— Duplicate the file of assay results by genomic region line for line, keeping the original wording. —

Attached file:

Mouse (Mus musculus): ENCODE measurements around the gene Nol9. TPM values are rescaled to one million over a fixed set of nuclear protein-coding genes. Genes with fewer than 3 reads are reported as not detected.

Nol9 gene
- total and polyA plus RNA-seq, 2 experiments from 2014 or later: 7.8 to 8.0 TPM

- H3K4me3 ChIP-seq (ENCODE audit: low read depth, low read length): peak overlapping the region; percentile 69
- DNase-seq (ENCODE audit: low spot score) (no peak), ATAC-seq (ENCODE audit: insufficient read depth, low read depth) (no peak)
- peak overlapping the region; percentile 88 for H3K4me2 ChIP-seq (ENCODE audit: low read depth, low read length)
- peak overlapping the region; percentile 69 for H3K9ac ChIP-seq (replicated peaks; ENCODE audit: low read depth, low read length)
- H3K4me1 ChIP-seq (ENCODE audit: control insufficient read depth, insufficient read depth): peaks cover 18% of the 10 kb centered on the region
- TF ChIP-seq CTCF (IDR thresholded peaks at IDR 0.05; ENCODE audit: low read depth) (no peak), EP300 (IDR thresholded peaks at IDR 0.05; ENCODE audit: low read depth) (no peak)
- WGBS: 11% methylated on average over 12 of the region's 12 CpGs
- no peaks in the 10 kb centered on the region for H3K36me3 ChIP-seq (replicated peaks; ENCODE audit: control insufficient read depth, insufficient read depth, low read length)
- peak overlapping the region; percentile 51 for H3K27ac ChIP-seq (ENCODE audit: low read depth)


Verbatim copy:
Mouse (Mus musculus): ENCODE measurements around the gene Nol9. TPM values are rescaled to one million over a fixed set of nuclear protein-coding genes. Genes with fewer than 3 reads are reported as not detected.

Nol9 gene
- total and polyA plus RNA-seq, 2 experiments from 2014 or later: 7.8 to 8.0 TPM

- H3K4me3 ChIP-seq (ENCODE audit: low read depth, low read length): peak overlapping the region; percentile 69
- DNase-seq (ENCODE audit: low spot score) (no peak), ATAC-seq (ENCODE audit: insufficient read depth, low read depth) (no peak)
- peak overlapping the region; percentile 88 for H3K4me2 ChIP-seq (ENCODE audit: low read depth, low read length)
- peak overlapping the region; percentile 69 for H3K9ac ChIP-seq (replicated peaks; ENCODE audit: low read depth, low read length)
- H3K4me1 ChIP-seq (ENCODE audit: control insufficient read depth, insufficient read depth): peaks cover 18% of the 10 kb centered on the region
- TF ChIP-seq CTCF (IDR thresholded peaks at IDR 0.05; ENCODE audit: low read depth) (no peak), EP300 (IDR thresholded peaks at IDR 0.05; ENCODE audit: low read depth) (no peak)
- WGBS: 11% methylated on average over 12 of the region's 12 CpGs
- no peaks in the 10 kb centered on the region for H3K36me3 ChIP-seq (replicated peaks; ENCODE audit: control insufficient read depth, insufficient read depth, low read length)
- peak overlapping the region; percentile 51 for H3K27ac ChIP-seq (ENCODE audit: low read depth)